Many years ago while working for another company I reviewed a computer room and found an instance of the worst cabling practice I have ever seen. A production switch was hanging from the top and back of a rack held in place by a single piece of blue packing tape.

When I advised the IT GM he almost took my head off saying I did not know what I was talking about. The photograph resolved it issue quickly.  

aprecht
aprecht

I may have to (slightly) disagree with you on labeling cables. I say slightly, because there is a better way. I have found labels on cables to fade, fall off, impede air flow, look nonprofessional, are a rats nest...

I find it far better to fill out an appropriate description in the switches description field for every port. e.g. Server1 eth0.

In the server OS I would use something like Name=”vlan123 port 1/0/1” For me this has the added benefit of showing up in Nagios. Making the data path obvious from my trusted cubicle chair.

DetonateTheBomb
DetonateTheBomb

Another obvious tip would be to have qualified network infrastructure technician....such as me who cant find work in s.a.. But yes.. i mostly agree with RMS... a healthy cabinet or data center, would be well vented, cooled and constant maintenance updates. A cable tech is no such thing if he cant follow  ISO 11801 standard. I sleep in a clean house, i work in a clean an tidy work environment. Don't want to choke on spaghetti.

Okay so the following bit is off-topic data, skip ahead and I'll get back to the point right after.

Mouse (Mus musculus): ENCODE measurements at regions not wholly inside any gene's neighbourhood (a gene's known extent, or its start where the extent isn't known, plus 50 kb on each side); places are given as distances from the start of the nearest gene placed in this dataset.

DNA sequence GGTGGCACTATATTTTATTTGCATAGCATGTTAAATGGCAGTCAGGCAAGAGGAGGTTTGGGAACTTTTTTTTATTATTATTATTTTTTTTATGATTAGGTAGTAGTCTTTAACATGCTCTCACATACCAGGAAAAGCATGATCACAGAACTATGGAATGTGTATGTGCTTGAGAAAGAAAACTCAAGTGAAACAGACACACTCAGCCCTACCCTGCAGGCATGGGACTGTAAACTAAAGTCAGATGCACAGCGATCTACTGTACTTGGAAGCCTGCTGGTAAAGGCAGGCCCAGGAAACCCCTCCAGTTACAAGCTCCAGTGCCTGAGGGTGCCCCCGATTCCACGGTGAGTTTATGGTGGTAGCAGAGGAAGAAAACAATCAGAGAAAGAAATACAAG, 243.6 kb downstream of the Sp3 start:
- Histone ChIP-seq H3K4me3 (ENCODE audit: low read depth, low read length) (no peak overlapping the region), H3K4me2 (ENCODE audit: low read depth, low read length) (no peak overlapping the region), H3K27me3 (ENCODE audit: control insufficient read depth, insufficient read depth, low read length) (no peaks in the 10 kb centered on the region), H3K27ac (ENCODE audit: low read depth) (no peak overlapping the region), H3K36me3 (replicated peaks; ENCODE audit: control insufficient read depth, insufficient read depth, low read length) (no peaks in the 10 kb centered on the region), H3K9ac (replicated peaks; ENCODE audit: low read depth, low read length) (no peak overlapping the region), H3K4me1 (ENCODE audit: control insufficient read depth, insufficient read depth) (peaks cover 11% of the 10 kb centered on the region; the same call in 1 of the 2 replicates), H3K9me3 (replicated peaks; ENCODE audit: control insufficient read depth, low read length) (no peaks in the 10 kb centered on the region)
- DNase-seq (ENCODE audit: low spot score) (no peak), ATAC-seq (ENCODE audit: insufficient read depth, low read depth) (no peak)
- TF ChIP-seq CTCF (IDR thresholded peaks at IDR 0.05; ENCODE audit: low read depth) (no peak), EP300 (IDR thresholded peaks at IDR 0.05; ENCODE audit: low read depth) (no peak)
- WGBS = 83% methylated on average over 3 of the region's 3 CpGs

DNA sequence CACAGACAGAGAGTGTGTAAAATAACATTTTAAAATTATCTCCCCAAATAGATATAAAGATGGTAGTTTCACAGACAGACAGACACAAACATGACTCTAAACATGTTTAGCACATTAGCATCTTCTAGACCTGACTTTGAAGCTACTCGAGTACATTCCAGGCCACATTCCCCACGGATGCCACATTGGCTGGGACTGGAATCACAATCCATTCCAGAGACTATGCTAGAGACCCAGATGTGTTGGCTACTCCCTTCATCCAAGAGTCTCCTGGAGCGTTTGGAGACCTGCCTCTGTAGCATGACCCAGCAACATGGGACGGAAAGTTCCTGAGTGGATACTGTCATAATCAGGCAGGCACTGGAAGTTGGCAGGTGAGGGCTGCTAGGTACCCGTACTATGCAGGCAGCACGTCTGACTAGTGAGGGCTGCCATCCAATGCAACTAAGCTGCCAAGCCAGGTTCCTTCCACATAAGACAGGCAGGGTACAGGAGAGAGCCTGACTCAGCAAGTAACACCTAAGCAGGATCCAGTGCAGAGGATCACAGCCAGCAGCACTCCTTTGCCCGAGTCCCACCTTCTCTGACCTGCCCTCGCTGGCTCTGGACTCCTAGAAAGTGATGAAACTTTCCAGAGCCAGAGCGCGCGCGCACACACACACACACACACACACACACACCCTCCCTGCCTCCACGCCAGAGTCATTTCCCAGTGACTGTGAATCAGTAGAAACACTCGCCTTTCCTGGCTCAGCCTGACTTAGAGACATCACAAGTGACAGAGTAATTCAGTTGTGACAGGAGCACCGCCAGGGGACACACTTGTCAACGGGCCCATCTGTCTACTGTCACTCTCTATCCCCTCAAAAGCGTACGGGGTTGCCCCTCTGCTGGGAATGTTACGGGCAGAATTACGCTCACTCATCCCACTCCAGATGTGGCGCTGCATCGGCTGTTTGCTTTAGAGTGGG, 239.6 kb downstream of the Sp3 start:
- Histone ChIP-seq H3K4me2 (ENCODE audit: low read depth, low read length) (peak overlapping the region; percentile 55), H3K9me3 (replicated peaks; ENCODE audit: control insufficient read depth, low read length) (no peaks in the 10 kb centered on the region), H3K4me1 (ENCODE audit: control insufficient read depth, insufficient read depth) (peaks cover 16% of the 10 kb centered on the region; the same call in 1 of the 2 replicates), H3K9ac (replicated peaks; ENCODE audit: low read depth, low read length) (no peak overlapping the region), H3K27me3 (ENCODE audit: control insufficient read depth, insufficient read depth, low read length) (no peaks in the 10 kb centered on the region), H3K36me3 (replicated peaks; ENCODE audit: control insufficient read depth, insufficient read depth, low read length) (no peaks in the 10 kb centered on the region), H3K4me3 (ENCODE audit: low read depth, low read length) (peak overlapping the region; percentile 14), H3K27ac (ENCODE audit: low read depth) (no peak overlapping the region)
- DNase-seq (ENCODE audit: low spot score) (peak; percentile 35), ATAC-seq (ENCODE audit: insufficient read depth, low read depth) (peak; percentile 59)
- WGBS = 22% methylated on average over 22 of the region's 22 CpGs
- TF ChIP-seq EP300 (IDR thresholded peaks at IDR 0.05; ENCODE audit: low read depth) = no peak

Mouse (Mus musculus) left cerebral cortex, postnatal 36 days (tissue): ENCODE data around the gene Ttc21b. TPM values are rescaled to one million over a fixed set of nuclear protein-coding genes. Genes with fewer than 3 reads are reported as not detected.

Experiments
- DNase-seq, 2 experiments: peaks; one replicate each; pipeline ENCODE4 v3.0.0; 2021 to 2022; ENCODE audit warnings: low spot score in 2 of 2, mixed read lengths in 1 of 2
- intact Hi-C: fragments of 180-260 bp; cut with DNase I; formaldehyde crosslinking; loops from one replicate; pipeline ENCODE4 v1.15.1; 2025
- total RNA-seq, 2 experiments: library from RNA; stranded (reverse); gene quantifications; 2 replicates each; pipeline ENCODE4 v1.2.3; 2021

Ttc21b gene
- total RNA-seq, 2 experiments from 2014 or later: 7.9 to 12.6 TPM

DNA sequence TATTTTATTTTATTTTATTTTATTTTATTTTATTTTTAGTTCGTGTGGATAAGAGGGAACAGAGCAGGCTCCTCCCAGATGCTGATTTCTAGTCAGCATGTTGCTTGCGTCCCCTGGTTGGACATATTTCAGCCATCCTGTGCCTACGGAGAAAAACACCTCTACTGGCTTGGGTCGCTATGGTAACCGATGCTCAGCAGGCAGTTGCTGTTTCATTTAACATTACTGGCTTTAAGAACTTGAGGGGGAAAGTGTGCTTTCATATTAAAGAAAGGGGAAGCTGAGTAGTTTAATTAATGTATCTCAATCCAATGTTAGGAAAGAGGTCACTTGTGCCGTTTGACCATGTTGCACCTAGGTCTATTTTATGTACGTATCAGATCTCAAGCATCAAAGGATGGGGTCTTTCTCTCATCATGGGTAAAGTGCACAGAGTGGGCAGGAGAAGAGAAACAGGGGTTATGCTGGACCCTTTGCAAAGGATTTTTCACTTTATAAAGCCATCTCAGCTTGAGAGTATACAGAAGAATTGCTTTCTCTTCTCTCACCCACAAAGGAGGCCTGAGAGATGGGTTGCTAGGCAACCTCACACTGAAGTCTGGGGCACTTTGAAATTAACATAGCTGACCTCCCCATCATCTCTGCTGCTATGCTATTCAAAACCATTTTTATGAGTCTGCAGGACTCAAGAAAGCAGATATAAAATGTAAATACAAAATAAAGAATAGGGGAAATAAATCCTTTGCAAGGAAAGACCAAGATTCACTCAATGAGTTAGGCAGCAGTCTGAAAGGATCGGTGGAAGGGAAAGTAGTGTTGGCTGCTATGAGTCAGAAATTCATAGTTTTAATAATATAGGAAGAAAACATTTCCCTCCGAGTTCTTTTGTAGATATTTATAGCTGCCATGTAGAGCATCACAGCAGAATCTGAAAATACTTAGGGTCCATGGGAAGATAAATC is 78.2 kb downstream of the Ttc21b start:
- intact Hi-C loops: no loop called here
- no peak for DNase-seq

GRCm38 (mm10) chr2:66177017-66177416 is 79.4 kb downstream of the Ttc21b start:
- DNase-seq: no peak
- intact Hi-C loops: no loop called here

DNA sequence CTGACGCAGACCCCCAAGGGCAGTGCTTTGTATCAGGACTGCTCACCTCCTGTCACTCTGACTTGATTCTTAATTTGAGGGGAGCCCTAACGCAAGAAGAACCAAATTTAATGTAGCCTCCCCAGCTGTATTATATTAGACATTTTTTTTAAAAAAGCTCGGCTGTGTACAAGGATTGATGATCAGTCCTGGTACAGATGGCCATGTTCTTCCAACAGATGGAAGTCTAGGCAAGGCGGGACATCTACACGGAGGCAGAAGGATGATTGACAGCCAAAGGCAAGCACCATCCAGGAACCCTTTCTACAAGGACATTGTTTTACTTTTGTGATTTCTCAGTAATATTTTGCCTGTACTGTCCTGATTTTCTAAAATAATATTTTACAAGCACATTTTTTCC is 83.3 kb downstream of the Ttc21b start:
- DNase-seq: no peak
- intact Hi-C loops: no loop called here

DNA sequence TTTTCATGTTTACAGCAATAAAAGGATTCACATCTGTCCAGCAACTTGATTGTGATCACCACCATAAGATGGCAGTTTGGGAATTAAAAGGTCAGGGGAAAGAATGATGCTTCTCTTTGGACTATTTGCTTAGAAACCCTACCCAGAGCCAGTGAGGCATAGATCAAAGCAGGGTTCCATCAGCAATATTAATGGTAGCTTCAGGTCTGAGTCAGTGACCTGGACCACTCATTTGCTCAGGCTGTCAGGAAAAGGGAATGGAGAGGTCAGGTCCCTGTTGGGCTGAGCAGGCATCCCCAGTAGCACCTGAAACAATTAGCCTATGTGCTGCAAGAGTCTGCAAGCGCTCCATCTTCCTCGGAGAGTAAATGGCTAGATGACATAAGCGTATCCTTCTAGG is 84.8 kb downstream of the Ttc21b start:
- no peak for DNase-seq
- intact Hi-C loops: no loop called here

RMSx32767
RMSx32767

11. If a cable is no longer in use, remove it or label it (include the date) as such so folks aren't wondering "why is this cable not plugged in?"


12. Even if it's a short-term need, don't run the cable along (or above) the floor; lift the panels and run it under them.


jasongon
jasongon

On the management side I would add Intelligent Infrastructure Management Systems as an excellent option. On the other hand, Cat 5e is already out of the Data Center standard (TIA-942-A) and only Cat 6 or 6a are accepted.

Leonard Igunbor
Leonard Igunbor

How do you go about managing such mess without bring everything down?